What EE (and others) have been doing over the last couple of years are increasing capacity within their core and Radio Access Networks to meet the increase in data usage and in anticipation on the capabilities that the LTE air interface will bring.

    GSM / 2G was (is) an incredible success, but did we expect it to provide ubiquitous cover or capability on day 1? Since 2G, wireless networks have been under constant scrutiny and (often) unrealistic expectations that the technology will always work right first time. Perhaps the choice of platform name "Long Term Evolution" provides some indication that this next generation air interface will continue to evolve, not deserve its “4th generation” tag on day 1 or even work properly at that time. Oh dear, we are already talking about 5G, so bang goes the theory of “Long Term Evolution”!

    If 3G had never been compliant, then we would never have had the proliferation of iPhones, Andriod devices and tablets. We have seen a symbiotic maturing of network and applications, up till which, UTMS didn’t deserve the 3rd generation title. However, you cannot just keep on loading a 3G cell and expect it to perform.

    The capacity and link rates of a mature LTE network will likely change the architecture of personal computing and will see all sorts of difference user equipment, not just personal Voice + Data. I long for the day when the produce in my fridge “talks” to me (it does now, but that’s another issue and the meds are kicking in!).

    If you’re an early adopter of mobile tech, then your device will be flaky, if you have interim problems on 3G – well at least you have 3G!

    Think I’ll give it 18 months and in the meanwhile stick to EDGE which is the usual service I have 

  21. The Alpha Klutz

    all phone companies are scum

    right now wireless comms networks are a mess of crappy crap run by crap

    in the future it will all be free and all phone calls will be free because the cost would be so insignificant that to produce a bill would cost several orders of magnitude more than the call itself.

    im sick of paying for this crap service. im holding out a decade or 2 for it all to be free, and it will be, it wont be economical to charge.

    1. Terry Barnes
      Thumb Down

      Re: all phone companies are scum

      You're welcome to form your own mobile phone company if you think you can run one at a cost that lets you achieve your pricing aspiration.

  22. Zmodem

    i peaked a download at 299kbs and download 500mb in 30mins at 3am on tmobile on random days in the uk

  23. Christian Berger

    Actually LTE is designed to be a chameleon

    It has lots of parameters, so it is possible to build special low-power low bandwidth devices. LTE is highly flexible in that regard. For example in Germany it's mostly marketed as an alternative to DSL and cable modems.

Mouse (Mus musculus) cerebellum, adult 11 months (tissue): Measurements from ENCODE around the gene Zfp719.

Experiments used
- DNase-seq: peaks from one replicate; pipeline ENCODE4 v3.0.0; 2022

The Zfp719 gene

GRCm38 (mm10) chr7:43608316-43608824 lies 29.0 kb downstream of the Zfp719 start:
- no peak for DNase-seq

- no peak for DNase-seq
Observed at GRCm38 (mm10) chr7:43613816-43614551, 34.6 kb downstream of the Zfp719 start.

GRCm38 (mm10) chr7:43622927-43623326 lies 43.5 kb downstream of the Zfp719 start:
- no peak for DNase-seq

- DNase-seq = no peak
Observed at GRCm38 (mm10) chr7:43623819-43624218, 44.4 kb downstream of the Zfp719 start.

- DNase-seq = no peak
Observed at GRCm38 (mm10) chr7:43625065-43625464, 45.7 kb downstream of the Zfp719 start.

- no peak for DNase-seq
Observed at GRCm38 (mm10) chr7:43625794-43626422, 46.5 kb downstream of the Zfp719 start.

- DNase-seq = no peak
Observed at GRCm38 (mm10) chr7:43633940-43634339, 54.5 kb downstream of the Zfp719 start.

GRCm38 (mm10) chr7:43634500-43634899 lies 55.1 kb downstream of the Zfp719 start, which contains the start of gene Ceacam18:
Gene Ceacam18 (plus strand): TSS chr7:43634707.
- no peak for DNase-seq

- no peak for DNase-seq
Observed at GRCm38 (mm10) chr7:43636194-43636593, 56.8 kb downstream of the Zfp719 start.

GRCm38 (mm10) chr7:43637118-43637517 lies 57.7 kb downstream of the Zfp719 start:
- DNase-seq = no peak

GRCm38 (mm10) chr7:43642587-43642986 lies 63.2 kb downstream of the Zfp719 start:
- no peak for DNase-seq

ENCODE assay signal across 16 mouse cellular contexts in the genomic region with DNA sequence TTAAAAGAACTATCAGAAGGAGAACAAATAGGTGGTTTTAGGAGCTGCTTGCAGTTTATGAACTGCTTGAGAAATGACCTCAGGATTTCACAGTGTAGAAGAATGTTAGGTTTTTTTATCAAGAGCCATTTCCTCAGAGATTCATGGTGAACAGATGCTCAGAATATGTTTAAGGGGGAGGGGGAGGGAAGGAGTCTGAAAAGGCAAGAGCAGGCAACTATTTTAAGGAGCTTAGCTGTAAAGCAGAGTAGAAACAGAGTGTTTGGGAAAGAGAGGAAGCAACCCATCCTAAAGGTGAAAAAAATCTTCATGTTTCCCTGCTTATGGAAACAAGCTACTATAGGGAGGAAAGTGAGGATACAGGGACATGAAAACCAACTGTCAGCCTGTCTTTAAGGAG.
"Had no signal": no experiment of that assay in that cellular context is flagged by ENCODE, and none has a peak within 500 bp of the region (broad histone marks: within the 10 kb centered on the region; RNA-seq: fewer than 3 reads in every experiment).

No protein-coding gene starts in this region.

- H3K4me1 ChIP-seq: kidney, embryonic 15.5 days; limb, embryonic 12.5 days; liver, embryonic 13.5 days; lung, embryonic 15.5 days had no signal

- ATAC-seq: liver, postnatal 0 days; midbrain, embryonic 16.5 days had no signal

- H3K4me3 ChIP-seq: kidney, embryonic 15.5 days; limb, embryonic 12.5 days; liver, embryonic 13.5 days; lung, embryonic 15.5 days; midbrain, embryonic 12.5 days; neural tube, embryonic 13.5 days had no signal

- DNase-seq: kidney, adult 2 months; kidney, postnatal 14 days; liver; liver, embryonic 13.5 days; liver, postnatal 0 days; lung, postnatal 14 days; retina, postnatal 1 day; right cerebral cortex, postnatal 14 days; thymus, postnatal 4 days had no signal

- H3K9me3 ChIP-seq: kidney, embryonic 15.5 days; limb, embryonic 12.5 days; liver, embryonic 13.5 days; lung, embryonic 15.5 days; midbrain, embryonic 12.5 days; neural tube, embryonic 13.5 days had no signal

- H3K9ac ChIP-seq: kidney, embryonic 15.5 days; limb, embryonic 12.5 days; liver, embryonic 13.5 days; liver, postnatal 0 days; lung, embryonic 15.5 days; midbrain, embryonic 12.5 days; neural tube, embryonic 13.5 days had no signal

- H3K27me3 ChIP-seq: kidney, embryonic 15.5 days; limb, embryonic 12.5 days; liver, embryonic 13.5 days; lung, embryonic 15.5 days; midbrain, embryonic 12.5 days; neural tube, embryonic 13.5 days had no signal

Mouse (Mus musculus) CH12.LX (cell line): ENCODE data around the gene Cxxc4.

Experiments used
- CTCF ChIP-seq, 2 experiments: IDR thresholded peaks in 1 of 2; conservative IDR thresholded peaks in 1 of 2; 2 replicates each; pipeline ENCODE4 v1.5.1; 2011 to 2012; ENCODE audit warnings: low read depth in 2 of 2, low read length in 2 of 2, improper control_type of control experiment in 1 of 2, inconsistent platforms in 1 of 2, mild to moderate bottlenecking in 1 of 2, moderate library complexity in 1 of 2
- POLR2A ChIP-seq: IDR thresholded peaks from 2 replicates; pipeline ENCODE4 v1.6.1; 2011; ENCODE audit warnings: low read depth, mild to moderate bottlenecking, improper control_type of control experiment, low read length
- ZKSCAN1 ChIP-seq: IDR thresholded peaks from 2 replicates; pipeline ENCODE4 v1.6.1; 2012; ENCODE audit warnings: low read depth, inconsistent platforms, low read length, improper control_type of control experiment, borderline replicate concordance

The main problem I have with LTE is that it doesn't seem to address the complexity of GSM/UMTS. As far as I know, you still need your GSM backend infrastructure to run LTE.

  24. Warwick

    Are you crazy?

    I've been using an iPhone 5 on LTE on Telstra in aus since release. Battery life is better than my old iPhone 4 ad the user experience is simply spectacular. Much lower latency on LTE networks makes for a much better browsing experience. It's not all about download speed.

  25. Kieran McKenna

    Your all missing the best thing about 4G!

    You don't have to wait overnight at an Apple Store to get it!!!!

  26. Lloyd

    Not likely on Vodafone

    It's almost impossible to get a decent data signal in most of London with Vodafone, why on earth you'd pay extra to not get a 4G signal is beyond me. I can't speak for other networks and locations but on Vodafone in London you may as well be using 2 baked bean tins and a piece of string to send/receive data and voice.

  27. Vip

    We do not appreciate how CRAP the UK networks are until we travel abroad

    Originally from London, I have been working in Adelaide for the past 3 months. I got a Telstra and Optus sim. Optus gives me HSPA on my HTC Sensation (Telstra was really good as well, until they switched off their network to concentrate on 4g) Amazing HSPA coverage throughout the city. Android SIP calls, Viber and video Skype work flawlessly - I can even receive calls diverted to SIP from the UK - High speed, reliable data, and it is cheap as chips.

    In the UK, you would be lucky to be able to make a SIP call good enough to have a conversation, even in central London. All the networks are totally rubbish in the UK! I did not appreciate this until I came to Adelaide.

    Don't get hyped by 4G - its marketing rubbish. 3G/HSPA is still amazing when it is implemented properly, and certainly good enough!

    I am not looking forward to useless networks when I return in a years time.